GUILLORY: The Easter eggs were inspired by Jim Mahfood's Stupid Comics and Dave Gibbons' art on Watchmen. Mahfood would always give cool shout-outs and music references in his art that I loved. And Gibbons' use of background detail- signs, notes, etc..- went a long way toward fleshing out the world of Watchmen beyond even Alan Moore's script. It gave a new dimension to the story that begged for multiple reads and rewarded the reader for paying attention, and I like that. I want the readers to be able to pick up Chew ten years from now, and still find something funny that they'd never noticed before. It's another way to give the reader the most enjoyment possible for their buck.

As for planting seeds for future stories... I don't want to spoil the surprise.

BF: You pencil, ink and colour all of your pages right? How much do you fall back on digital tools and have you ever thought about bringing anyone in to collaborate with?

GUILLORY: Well, I have a color assistant, Taylor Wells, who helps me with color separations. Then, I work out the shadows and lighting, texture and effects work. It's a lot of work, and I occasionally flirt with bringing in a full-time colorist, but I like finishing the page myself.

For me, each comic page is like giving birth. Drawing the page is the labor, and coloring it is like watching the work grow up and go to college. After all the sweat of drawing something from nothing, I really think it's the joy of finishing the page that keeps me feeling fulfilled and pushing on.

BF: Has John scripted anything so far that it's made you step back from the drawing board? Every issue you seem to push a new boundary in one way or another, and to say Chew hinges utter lunacy would be a gross understatement. 

GUILLORY: The scene at the beginning of Chew #25, featuring the 80-year-old woman in a bustier, complete with c-section scars and liver spots was pretty close to "too far". HA. But making her look that disgusting was really my fault.

Layman's actually very sensitive as a collaborator. He's always asking "Are you okay with drawing this?", and I've never had to refuse to draw anything. Gross stuff doesn't bother me, and we never throw in gross stuff just to be weird. Plus, neither of us are trying to make a political or religious statement with Chew, either. We're both just trying to make the best comic ever, so that keeps us on the same page.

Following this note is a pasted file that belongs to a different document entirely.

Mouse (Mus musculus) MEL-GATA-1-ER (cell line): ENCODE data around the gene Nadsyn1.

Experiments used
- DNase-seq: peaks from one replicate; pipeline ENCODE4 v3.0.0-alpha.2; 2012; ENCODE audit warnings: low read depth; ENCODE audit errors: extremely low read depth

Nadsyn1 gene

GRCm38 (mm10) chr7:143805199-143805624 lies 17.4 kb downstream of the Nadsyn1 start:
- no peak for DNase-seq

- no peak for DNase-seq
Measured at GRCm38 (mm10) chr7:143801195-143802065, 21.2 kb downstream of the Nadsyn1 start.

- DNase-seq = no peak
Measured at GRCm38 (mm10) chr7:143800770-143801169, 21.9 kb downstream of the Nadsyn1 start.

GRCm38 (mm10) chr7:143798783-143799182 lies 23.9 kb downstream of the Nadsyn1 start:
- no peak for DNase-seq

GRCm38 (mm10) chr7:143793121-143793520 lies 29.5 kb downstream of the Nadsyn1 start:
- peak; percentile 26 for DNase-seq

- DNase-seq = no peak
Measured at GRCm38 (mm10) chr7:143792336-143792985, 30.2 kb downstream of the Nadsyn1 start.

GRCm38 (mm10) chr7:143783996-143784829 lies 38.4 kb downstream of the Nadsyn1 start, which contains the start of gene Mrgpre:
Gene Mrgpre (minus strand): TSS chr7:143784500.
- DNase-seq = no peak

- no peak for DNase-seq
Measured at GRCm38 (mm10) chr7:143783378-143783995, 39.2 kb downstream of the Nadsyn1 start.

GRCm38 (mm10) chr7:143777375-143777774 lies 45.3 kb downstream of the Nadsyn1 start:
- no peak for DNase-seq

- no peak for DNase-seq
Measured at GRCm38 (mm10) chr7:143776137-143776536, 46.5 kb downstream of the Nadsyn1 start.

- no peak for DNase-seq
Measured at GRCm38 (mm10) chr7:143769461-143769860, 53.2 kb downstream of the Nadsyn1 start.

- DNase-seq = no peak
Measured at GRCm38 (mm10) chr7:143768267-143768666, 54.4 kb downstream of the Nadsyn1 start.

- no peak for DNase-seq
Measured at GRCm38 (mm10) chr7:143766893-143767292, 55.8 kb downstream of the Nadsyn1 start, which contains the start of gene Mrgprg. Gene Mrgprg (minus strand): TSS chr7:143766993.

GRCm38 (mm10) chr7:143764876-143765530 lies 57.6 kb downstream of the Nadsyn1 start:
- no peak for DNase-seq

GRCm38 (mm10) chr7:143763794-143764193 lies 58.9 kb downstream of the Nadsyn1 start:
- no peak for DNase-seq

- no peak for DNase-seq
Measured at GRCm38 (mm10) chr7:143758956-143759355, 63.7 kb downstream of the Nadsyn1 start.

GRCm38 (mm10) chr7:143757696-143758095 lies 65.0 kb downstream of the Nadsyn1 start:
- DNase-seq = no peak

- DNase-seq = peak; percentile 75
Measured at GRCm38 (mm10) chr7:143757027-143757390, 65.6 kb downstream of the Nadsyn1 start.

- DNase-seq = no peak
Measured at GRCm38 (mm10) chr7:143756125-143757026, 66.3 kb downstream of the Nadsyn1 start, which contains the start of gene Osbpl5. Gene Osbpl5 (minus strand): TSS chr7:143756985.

BF: You and John are about half-way through the planned Chew story right? What can fans expect in the coming months – anything you can tease for us?

GUILLORY: Yeah, we're ending at issue #60, which should be in 4 years or so. I think the first half of Chew has been massive setup- introducing all these crazy characters, concepts and proving that they can work. I feel like the second half of Chew will be playing with the toys we've created in new ways. Lots of shifting of loyalties, heartbreak and death, all in the midst of still being a funny comic. The second half of the run is going to have some massive payoffs that I cannot wait to share with readers. I think they're going to be shocked how many seeds we've been planting will bear fruit later in the book. We've been playing a way longer game than most people think.

           

Upcoming covers from Chew #26-28

BF: You recently became a father, has this changed your work habits? Have you a new found desire to draw something he can enjoy and read as well… or are you still more than happy drawing a happy-go-lucky cannibal and his cyborg partner? 

GUILLORY: Becoming a father's forced me to be more disciplined in keeping a work schedule. I can't work all these crazy, random hours that I used to because it wouldn't be fair to my son, who is a pretty big fan of mine. So it's been good for my workflow and my general quality of life.

I think I'll definitely be doing something kid-friendly for my son down the road, but I'll never turn away from drawing these weird, more adult stories. I have a twisted sense of humor that way.

BF: Can fans expect to see your pencils turning up anywhere else anytime soon? I've been talking to people the last few days on Twitter and it seems there is a real desperation to see you on either a Spidey orTMNT title…

GUILLORY: I've got a few solo creator-owned things that I'm working on, but it'll be a while before I'm ready to talk about them. And I'm pretty sure Layman and I will be bugging Marvel about a Power Man & Iron Fist mini when Chew's done. And it's no secret that I would love to draw TMNT.

BF: Finally, when young artists look back on Chew in 20 years, what do you hope they will gleam from your work on Chew - What legacy do you hope to leave behind?

GUILLORY: I'm hoping I leave a legacy of being the best, hardest-working, funniest artist in comics. I really want to be the Will Eisner of ridiculously funny comics. And hopefully, it inspires a few folks to chase their crazy dreams, no matter how silly they seem.

"If this Rob guy can do it with this weird-ass art, then I can DEFINITELY do it!" HA.